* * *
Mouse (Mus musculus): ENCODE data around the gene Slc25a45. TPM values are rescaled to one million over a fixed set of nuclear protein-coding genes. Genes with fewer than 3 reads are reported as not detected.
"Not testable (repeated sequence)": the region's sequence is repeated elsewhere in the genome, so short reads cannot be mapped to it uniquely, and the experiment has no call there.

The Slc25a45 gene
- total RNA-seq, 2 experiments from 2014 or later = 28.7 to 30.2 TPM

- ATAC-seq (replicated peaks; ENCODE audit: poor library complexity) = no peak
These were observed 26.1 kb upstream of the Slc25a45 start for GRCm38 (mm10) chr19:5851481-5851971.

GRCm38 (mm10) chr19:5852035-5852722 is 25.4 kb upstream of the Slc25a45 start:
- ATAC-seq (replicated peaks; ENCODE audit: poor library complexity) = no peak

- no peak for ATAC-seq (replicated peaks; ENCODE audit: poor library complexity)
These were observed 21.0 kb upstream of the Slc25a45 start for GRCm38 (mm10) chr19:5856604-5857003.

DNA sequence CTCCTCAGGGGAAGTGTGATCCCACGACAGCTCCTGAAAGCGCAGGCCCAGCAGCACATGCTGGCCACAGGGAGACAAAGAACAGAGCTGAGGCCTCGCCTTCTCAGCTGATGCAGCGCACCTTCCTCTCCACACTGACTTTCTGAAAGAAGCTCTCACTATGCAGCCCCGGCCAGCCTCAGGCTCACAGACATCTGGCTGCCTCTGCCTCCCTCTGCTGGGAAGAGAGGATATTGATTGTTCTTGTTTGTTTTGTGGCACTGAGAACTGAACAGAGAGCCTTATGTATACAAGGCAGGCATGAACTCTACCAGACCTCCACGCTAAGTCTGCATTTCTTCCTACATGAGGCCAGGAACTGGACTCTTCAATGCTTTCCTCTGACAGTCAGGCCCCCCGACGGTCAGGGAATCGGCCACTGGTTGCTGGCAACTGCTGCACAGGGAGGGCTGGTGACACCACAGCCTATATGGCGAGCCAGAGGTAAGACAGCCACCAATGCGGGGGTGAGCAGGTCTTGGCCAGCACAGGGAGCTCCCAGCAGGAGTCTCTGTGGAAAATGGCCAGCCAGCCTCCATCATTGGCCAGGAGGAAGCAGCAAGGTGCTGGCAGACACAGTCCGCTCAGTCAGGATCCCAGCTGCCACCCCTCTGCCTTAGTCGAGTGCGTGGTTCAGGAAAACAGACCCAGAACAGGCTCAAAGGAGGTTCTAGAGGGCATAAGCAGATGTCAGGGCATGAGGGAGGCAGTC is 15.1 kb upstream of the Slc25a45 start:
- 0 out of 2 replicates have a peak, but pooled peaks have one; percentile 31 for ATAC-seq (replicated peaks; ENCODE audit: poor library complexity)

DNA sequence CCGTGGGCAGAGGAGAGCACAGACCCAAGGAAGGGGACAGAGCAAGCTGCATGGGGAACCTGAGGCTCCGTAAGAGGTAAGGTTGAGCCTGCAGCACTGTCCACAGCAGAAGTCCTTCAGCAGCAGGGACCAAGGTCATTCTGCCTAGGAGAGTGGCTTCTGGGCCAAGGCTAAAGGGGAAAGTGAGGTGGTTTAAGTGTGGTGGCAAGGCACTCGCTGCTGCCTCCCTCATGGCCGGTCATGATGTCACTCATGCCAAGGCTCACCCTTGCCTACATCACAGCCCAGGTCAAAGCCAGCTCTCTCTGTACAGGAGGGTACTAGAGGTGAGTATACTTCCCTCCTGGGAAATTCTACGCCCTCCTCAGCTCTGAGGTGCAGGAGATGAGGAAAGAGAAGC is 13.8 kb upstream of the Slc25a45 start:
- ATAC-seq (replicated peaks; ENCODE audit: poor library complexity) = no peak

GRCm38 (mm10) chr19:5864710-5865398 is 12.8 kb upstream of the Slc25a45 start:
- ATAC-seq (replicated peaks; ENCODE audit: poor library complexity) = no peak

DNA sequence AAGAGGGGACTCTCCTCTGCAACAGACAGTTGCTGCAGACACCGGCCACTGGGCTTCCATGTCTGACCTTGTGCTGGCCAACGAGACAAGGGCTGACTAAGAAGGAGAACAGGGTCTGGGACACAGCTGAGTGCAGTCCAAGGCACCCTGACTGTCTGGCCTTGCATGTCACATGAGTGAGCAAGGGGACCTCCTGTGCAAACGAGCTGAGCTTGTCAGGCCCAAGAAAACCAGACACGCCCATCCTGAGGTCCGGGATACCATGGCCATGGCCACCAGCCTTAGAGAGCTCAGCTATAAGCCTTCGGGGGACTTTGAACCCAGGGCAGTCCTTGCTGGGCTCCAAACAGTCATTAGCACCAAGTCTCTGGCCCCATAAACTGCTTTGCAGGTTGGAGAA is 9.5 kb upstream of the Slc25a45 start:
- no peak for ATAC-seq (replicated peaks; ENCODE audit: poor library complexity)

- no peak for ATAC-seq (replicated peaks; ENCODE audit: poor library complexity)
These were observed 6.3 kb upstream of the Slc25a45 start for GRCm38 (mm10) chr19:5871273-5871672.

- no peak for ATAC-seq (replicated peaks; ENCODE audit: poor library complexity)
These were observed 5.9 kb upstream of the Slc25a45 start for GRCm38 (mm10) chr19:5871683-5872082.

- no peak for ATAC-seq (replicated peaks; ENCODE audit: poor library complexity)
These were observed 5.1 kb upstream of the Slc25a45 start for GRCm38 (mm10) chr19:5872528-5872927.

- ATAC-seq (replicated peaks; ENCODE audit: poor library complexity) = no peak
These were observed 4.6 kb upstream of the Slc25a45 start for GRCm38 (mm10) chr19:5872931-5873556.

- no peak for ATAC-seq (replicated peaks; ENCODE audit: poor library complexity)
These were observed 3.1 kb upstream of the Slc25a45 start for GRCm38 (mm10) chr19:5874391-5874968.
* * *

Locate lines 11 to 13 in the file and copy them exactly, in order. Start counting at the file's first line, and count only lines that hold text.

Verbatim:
DNA sequence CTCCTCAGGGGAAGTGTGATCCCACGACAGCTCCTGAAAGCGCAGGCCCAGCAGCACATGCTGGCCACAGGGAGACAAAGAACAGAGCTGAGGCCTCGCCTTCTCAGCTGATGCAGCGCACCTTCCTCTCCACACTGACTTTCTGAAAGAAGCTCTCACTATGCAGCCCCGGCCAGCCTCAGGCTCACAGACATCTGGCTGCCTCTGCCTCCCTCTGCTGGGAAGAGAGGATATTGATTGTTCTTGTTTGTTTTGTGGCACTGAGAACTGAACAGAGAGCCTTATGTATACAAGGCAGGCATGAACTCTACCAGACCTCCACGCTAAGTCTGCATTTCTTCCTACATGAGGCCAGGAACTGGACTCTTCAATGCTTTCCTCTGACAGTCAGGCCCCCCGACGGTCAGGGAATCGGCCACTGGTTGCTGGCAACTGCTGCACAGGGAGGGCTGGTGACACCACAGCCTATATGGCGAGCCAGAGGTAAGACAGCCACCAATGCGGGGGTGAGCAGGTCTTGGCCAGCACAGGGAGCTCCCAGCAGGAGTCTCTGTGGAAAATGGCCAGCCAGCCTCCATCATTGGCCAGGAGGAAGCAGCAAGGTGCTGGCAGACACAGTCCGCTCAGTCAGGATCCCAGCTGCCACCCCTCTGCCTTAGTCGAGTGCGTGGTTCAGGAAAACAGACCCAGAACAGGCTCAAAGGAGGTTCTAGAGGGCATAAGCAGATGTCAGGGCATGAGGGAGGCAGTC is 15.1 kb upstream of the Slc25a45 start:
- 0 out of 2 replicates have a peak, but pooled peaks have one; percentile 31 for ATAC-seq (replicated peaks; ENCODE audit: poor library complexity)

DNA sequence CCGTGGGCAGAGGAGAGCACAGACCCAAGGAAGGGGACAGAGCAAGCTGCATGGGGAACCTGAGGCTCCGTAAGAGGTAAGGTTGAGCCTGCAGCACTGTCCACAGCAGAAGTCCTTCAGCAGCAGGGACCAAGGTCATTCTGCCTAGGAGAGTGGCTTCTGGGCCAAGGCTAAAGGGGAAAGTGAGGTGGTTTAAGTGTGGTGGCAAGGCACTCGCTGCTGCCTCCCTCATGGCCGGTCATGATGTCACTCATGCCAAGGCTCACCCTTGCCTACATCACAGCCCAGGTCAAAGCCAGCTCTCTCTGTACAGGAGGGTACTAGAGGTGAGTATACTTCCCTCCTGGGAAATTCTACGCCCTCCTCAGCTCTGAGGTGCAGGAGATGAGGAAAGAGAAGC is 13.8 kb upstream of the Slc25a45 start: